The Right Focus: Church Planting

I wrote about the Blessings Of Independent Baptist Missions which is “an incredible network of independent churches that are willing to partner with missionaries from various Baptist churches of like faith and practice to evangelize the world.” This post is in that same vein and builds upon it.

In general, we have a strong focus on church planting. And this is something that makes our approach to evangelizing the world very unique (and Biblical). As our movement grows, changes, continues on, and fervently presses forward to see not only our local areas reached with the gospel but every nation, we need to keep our focus on church planting worldwide healthy and strong. Missions should equal church planting.

Although I believe our focus as a movement is still on church planting as a whole, there is a trend that sees the importance of their local church and even the importance of supporting national church planting but regulates “foreign missions” as just a “good works outreach” instead of a “foreign church planting effort”. But missions should equal church planting, and here are a few ideas why:

  • Missions should equal church planting because it is the result of obeying the great commission—”make disciples of all nations through going and preaching the gospel, baptizing new believers and teaching them all that Jesus taught. As a result, new local churches would be established all around the world.”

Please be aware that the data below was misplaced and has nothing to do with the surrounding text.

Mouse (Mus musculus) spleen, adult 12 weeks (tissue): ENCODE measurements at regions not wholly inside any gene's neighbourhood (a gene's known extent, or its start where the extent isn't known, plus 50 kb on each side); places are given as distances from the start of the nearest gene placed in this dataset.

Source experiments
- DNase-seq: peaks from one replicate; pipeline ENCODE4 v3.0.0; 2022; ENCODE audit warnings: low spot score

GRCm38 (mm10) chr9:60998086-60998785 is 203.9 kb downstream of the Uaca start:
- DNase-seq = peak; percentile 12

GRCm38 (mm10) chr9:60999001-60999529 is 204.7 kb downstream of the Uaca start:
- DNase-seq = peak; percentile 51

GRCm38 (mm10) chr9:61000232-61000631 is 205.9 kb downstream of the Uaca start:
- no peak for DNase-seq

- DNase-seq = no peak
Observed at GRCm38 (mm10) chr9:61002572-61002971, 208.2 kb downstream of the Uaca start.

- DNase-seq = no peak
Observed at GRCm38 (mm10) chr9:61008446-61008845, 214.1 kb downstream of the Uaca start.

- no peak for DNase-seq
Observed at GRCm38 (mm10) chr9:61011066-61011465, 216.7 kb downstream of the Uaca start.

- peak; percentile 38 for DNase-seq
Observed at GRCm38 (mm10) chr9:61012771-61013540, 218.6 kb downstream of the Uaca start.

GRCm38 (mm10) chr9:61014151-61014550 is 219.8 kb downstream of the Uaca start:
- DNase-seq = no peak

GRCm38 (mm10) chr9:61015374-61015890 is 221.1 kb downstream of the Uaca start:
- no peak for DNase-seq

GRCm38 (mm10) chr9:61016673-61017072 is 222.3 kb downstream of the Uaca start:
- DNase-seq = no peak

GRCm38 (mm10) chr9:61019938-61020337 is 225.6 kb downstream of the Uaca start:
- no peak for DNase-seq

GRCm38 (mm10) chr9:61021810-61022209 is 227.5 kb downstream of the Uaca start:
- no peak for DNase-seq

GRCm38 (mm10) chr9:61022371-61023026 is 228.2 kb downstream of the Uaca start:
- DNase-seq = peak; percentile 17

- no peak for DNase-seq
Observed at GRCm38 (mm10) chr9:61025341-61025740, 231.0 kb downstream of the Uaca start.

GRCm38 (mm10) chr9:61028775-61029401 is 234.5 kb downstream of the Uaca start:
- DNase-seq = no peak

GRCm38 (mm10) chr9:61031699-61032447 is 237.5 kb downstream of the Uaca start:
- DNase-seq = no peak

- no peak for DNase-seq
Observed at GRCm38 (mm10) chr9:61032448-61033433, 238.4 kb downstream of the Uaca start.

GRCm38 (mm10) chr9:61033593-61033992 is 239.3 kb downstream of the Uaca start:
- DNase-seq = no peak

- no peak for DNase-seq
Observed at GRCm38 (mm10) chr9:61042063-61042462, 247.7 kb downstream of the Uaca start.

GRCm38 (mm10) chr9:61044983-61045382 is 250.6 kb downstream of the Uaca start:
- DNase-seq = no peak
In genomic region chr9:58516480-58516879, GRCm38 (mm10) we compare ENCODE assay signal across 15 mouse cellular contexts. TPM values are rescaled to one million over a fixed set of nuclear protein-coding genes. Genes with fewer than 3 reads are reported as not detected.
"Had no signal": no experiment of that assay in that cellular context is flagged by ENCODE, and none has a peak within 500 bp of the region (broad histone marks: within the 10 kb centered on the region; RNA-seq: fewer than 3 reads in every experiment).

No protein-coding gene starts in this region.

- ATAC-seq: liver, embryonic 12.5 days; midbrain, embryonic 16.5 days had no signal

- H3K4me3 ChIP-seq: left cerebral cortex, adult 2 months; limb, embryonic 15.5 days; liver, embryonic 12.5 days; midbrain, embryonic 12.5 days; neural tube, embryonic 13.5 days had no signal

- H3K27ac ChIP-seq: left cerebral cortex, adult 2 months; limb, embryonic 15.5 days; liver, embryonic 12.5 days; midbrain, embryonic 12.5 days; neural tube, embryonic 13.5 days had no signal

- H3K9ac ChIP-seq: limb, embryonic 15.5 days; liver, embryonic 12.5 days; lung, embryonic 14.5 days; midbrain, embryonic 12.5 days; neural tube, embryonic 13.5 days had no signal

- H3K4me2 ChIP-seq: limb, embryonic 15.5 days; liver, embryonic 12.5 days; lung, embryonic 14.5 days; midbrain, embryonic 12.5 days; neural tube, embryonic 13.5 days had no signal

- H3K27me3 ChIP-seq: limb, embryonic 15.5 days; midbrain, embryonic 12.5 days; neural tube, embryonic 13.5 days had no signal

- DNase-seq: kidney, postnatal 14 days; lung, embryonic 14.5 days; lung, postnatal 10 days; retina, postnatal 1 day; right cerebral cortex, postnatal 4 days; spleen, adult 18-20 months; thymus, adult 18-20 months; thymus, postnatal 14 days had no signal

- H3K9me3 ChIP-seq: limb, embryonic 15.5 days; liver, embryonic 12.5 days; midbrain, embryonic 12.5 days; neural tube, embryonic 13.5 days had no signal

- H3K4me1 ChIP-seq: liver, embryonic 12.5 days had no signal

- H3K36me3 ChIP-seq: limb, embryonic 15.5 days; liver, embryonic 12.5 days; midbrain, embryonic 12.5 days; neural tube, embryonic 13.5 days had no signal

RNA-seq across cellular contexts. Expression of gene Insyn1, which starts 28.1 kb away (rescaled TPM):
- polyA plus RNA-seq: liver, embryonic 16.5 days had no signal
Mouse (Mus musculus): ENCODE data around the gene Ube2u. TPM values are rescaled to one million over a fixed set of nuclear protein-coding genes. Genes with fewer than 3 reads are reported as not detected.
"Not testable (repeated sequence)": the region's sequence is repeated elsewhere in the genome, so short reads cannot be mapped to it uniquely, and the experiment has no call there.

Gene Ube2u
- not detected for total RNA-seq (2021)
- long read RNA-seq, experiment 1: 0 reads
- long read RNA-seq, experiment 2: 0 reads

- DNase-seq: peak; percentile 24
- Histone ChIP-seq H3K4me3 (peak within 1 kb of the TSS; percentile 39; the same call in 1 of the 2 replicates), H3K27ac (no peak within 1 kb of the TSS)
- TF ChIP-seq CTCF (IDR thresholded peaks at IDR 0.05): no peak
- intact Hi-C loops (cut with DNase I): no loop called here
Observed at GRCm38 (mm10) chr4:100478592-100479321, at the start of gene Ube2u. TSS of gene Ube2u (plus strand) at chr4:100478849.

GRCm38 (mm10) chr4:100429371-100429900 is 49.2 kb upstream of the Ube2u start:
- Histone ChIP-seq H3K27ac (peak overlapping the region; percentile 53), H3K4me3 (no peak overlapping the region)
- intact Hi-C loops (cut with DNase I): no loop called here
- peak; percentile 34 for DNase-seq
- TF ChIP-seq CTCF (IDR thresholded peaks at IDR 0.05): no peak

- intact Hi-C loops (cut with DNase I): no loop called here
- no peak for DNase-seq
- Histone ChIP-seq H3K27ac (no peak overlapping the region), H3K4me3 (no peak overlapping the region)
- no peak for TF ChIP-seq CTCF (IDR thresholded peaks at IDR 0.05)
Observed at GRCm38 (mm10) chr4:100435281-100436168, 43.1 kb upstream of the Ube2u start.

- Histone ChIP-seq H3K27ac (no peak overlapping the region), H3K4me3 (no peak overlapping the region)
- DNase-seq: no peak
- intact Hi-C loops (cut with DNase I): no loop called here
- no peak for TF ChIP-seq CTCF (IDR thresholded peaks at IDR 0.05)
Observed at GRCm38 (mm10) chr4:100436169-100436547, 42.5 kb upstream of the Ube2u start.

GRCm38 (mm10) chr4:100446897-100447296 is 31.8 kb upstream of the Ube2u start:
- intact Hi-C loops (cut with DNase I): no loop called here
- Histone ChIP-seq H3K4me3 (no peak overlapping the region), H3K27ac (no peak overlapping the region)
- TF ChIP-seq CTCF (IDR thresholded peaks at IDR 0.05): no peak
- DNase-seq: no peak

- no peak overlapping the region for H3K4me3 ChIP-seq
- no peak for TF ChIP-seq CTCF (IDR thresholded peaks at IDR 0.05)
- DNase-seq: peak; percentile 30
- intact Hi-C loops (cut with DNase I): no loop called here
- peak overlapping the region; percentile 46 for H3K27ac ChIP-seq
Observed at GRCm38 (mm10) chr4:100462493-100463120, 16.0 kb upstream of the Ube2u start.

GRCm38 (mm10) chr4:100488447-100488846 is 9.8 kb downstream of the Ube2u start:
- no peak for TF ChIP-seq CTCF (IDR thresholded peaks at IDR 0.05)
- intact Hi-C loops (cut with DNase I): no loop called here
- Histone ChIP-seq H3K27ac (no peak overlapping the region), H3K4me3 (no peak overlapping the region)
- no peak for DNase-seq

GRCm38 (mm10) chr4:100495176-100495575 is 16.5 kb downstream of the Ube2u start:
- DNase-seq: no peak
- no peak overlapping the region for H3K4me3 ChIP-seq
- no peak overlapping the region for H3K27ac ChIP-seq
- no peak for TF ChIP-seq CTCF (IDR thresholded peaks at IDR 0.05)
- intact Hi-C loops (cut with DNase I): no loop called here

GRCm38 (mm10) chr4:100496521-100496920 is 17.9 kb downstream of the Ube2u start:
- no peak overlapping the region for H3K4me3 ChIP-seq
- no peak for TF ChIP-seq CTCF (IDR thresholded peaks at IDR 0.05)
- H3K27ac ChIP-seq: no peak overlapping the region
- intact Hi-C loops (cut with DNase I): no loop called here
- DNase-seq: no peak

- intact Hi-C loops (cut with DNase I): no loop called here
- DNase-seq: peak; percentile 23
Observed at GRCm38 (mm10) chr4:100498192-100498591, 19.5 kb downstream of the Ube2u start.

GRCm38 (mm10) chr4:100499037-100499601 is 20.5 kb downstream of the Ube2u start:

• Missions should equal church planting because churches can be the light of its community by its good works outreaches. For example, a church in America doesn’t need to have a missionary to foster kids in its local community, the members of the church can reach out and foster the children and care for them. The church is the answer to this problem. In the same way, the foreign field doesn’t need a missionary sent out to start a foster care ministry on the foreign field, they need a local church planted by a missionary who teaches them to be light in their community through the various means. Again, the local church is the answer.
  • Missions should equal church planting because it is an active and constant witness. What greater gift can you give to a community than “a group of believers who consistently gather together in one place for the common purpose of carrying out the will and work of God and to grow in the grace and knowledge of their Lord and Savior Jesus Christ”—this is a local church.

Sometimes there are needs for various ministries as “stop-gap measures” meaning trying to evangelize or be light in communities around the world until we have a local church there to do the job, but if we never send church planters then the temporary fix becomes permanent.

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